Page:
Plants have a maximum photosynthetic rate set by the ability to produce end products from phosphorylated Calvin-Benson cycle intermediates. When the plant is fixing carbon at this maximum rate, called triose phosphate utilization (TPU) limitation, the concentration of inorganic phosphate drops, limiting ATP production and capping the rate of photosynthesis. This paradigm of photosynthesis is characterized by several regulatory features, especially the reduction of rubisco activation state and the buildup of proton motive force-based quenching of electron transport. This level of regulation takes a few minutes to establish. Consequently, when plants are suddenly introduced to TPU-limiting conditions, regulation briefly cannot control photosynthesis and oscillations in photosynthetic rate can be found. We used dynamic measurements of gas exchange in combination with chlorophyll fluorescence and leaf spectroscopy to study the control of photosynthesis at three timescales: instantaneously, before slower regulation can begin; over a few minutes, allowing time for rubisco deactivation and pmf-based control; and up to 30 hours later, long enough that protein-level regulation has been seen in response to TPU limitation.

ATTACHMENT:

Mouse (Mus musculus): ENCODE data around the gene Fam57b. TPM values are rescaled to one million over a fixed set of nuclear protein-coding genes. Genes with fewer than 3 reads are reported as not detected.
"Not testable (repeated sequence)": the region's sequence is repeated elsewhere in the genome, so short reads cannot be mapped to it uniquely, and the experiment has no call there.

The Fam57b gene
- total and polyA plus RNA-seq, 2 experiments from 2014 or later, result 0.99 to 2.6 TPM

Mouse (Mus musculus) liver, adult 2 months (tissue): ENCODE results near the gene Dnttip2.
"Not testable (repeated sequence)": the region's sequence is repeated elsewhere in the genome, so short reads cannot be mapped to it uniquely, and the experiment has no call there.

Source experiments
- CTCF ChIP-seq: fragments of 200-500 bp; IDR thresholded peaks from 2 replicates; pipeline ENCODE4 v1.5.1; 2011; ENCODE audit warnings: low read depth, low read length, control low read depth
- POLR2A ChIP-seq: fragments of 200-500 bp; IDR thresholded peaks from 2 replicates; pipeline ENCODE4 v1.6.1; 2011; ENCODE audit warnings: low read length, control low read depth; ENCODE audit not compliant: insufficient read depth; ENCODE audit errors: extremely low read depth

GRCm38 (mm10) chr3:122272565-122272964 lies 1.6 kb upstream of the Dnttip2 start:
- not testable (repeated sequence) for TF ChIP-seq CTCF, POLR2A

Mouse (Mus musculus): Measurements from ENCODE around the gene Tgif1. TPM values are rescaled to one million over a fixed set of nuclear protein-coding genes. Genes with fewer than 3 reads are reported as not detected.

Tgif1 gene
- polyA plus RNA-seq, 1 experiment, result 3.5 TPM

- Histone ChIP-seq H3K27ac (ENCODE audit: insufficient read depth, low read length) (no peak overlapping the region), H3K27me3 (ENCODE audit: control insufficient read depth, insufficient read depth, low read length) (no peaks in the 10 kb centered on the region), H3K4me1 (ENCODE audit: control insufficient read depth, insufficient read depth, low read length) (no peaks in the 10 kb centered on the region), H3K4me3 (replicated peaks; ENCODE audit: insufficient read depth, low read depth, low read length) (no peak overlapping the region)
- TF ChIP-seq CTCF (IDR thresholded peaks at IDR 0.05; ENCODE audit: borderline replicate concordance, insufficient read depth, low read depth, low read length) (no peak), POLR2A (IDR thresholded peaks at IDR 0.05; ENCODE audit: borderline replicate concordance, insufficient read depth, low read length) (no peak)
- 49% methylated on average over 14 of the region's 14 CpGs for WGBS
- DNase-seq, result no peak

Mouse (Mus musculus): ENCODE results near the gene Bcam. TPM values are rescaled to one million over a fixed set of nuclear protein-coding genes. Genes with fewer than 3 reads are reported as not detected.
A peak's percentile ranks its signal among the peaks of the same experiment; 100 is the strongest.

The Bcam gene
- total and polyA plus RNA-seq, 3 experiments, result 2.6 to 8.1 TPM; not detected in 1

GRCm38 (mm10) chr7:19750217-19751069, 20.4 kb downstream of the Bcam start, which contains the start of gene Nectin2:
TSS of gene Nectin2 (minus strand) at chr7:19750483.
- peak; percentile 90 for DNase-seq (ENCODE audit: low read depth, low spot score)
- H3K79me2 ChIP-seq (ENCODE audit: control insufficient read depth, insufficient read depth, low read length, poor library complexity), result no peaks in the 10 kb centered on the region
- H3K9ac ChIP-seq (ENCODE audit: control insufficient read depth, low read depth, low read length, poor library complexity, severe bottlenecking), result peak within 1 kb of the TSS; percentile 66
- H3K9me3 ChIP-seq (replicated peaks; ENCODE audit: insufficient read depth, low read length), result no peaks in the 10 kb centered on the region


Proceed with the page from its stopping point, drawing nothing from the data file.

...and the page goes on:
We found that initially there is a buildup of electrons on the PS2 electron transport chain that diverts energy into extant non-photochemical quenching. Over the first 5 minutes, energy-dependent quenching builds up and rubisco deactivates by 40%, relieving the pressure on the electron transport chain. After hours of adaptation, accumulation of photoinhibition reduces the importance of energy-dependent quenching. At the end of a day of adaptation, the plants no longer exhibit symptoms of phosphate-limited photosynthesis. We believe this shows that plants will regulate their photosynthesis to never be phosphate-limited for a long period of time. This would explain the common observance that photosynthesis is never phosphate limited in the wild, and it would complicate the role of phosphate limitation in environmental models of photosynthesis.
MSU-DOE Plant Research Laboratory
Michigan State University